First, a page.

A crew member who survived the fiery California dive boat fire claims the staff were not properly trained
A crew member who survived the deadly Conception diving boat fire off the coast of California is suing the vessel’s owners, saying the staff had not been properly trained.
Ryan Sims had been working as a steward on the Conception for about three weeks when the vessel was consumed by flames and 34 people on board were killed.
In a lawsuit filed last week, Sims says Truth Aquatics, the company that owns the Conception, was negligent because they failed to properly train crew members, did not provide adequate safety and medical equipment and failed to inspect the vessel, among several other claims. The document only provides a list of claims but does not provide specific details on them.
The suit also names Truth Aquatics owner Glen Fritzler and Worldwide Diving Adventures as defendants, the document shows.
The vessel was owned by Truth Aquatics and had been chartered by Worldwide Diving Adventures.
Truth Aquatics did not respond to a request for comment Thursday. A statement from Worldwide Diving Adventures posted on the company’s website said they are also grieving and will not answer any questions.
Sims was one of the five crew members who survived the Labor Day fire. He was asleep on the top deck of the boat when the fire broke out. He was forced to jump overboard when the fire quickly spread, and he fractured his leg, injured his back and neck, the lawsuit said.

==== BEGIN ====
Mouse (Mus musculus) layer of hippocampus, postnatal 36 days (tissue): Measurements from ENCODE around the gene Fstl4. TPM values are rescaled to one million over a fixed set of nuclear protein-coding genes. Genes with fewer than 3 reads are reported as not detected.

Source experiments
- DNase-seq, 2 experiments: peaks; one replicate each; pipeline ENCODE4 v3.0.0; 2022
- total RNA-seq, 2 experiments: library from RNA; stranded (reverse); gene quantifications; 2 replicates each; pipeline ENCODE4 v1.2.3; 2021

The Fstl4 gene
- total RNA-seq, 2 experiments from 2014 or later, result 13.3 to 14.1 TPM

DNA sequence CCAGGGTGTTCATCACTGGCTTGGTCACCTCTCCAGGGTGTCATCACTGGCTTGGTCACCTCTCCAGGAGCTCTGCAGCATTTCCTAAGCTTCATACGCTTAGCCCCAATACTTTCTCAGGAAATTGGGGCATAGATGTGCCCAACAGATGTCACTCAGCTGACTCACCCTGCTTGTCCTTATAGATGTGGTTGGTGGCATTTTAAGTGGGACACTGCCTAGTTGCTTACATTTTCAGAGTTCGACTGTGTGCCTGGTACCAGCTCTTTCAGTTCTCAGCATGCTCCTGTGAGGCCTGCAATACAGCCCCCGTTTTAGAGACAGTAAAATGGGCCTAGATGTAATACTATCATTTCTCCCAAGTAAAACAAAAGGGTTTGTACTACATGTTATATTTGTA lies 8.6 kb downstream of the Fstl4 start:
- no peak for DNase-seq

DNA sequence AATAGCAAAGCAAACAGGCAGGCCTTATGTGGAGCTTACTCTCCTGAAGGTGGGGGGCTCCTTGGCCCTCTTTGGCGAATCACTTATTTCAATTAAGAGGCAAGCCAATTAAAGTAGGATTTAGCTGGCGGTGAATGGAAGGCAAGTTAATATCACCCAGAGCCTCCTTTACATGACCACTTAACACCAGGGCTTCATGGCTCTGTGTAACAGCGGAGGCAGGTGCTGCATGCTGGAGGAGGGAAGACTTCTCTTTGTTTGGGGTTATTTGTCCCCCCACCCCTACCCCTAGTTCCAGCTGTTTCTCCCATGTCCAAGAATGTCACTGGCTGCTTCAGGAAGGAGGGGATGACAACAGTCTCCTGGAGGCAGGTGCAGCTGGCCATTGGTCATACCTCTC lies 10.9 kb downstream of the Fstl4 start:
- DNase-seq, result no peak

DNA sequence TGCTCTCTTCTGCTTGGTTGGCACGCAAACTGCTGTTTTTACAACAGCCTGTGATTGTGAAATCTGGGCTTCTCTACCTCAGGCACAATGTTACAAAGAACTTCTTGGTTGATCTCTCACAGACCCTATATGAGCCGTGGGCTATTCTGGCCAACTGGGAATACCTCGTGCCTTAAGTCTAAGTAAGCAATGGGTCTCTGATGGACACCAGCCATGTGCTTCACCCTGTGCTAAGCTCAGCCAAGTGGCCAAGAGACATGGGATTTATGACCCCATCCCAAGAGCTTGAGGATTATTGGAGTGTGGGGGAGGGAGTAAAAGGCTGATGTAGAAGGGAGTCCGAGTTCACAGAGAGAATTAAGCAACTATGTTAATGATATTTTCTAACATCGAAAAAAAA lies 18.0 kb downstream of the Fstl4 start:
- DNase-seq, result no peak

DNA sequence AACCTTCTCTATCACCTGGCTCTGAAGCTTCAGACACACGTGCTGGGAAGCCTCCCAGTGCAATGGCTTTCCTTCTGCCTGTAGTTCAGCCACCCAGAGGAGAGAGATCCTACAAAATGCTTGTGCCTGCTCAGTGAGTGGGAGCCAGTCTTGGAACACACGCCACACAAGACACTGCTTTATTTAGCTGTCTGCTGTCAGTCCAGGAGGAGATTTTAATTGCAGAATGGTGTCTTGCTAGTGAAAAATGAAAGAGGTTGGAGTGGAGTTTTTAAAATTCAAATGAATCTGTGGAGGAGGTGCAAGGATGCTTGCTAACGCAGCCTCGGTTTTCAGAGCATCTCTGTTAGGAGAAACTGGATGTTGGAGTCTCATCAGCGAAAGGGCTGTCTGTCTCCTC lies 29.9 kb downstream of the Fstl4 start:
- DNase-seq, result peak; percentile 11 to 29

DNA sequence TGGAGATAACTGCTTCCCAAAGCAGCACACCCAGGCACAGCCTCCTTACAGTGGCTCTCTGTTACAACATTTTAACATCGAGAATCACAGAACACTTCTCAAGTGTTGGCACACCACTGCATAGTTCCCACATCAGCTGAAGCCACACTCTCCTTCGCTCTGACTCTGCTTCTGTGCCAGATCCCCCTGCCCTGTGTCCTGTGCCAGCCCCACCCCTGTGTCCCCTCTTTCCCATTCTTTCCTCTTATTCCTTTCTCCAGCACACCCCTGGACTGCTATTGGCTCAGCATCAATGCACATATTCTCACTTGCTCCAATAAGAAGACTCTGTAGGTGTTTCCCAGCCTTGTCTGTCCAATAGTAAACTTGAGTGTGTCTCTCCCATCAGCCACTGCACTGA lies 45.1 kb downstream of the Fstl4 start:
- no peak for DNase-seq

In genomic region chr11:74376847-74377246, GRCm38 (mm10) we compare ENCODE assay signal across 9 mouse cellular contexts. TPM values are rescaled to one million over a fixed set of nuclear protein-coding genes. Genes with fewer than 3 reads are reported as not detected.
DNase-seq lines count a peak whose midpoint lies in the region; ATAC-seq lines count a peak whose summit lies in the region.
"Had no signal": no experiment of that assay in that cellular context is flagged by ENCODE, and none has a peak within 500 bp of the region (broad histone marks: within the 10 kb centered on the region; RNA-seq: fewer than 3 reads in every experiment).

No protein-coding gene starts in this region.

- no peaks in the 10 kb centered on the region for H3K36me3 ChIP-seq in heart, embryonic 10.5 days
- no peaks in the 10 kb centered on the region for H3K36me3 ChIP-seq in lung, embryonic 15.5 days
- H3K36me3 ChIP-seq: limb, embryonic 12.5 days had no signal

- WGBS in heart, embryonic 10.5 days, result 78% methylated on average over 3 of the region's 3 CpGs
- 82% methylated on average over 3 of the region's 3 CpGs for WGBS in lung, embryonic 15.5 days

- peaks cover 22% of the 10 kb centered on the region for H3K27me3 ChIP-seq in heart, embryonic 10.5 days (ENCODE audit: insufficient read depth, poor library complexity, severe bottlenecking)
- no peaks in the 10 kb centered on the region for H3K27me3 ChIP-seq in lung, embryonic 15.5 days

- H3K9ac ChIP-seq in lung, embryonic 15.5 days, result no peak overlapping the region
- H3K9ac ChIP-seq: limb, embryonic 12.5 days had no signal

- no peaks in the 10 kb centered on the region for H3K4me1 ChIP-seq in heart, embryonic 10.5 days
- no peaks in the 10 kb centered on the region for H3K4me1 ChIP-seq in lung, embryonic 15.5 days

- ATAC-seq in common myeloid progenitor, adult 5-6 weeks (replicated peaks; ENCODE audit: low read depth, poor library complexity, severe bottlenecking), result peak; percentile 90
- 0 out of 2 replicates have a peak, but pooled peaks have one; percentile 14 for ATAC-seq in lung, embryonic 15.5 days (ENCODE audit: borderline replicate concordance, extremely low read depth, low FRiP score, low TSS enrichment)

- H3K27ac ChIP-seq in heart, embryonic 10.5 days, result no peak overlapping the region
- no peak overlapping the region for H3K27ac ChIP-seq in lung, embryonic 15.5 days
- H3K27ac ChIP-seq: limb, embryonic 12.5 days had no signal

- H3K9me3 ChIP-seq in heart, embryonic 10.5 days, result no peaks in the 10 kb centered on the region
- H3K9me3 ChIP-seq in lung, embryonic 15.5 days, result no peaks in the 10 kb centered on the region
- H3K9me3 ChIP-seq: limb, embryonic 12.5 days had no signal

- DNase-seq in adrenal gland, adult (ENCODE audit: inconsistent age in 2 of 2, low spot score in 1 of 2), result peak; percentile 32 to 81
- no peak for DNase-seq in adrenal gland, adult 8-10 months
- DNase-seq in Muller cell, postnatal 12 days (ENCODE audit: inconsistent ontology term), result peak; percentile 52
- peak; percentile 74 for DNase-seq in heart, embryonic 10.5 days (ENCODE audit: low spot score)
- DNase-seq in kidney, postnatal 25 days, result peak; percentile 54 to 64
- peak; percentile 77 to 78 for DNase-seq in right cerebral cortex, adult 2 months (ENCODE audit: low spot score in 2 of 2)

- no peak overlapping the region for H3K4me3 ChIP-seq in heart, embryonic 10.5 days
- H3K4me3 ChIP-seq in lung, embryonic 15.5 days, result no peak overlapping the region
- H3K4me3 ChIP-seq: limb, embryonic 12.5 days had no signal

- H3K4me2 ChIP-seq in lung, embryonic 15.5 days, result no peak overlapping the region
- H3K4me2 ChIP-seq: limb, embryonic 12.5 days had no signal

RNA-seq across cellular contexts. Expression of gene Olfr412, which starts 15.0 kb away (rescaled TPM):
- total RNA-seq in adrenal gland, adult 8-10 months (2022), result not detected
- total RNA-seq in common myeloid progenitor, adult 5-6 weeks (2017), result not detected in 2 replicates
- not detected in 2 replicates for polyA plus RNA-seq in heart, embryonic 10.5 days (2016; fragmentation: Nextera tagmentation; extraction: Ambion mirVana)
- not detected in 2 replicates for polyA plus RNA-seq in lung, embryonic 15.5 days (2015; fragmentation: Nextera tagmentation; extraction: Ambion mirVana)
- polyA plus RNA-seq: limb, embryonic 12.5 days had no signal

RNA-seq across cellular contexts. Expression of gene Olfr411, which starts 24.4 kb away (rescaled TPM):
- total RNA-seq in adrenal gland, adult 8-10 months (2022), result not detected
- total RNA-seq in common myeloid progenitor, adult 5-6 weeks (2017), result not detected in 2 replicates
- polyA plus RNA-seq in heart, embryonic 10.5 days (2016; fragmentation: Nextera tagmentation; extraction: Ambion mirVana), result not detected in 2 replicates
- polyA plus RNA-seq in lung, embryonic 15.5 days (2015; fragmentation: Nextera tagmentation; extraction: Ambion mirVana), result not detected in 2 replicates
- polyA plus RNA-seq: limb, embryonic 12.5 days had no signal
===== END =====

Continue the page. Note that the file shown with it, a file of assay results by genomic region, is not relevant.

He said he has not been paid “adequate maintenance and care” by the boat owners after he got injured while on the job, according to the suit.
Kurt Arnold, an attorney representing Sims, said in a statement that his client “suffered serious physical and psychological injuries” but he doesn’t intend to draw attention away from the “suffering of 34 families who lost loved ones in the tragic fire.”
Sims is seeking punitive damages, attorney fees and medical costs from his injuries, according to the suit.
In its preliminary report, the National Transportation Safety Board said the 75-foot-boat did not have a crewmember on roving overnight watch as required by its certificate.
“We find it hard to believe based upon what we know that the company had no knowledge that Conception failed to assign a night watchman and that the vessel was dangerously undermanned,” Arnold said in his statement.
The NTSB report did not identify what may have caused the fire, and it made no recommendations for safety improvements. The NTSB typically waits until its investigation is completed to make recommendations.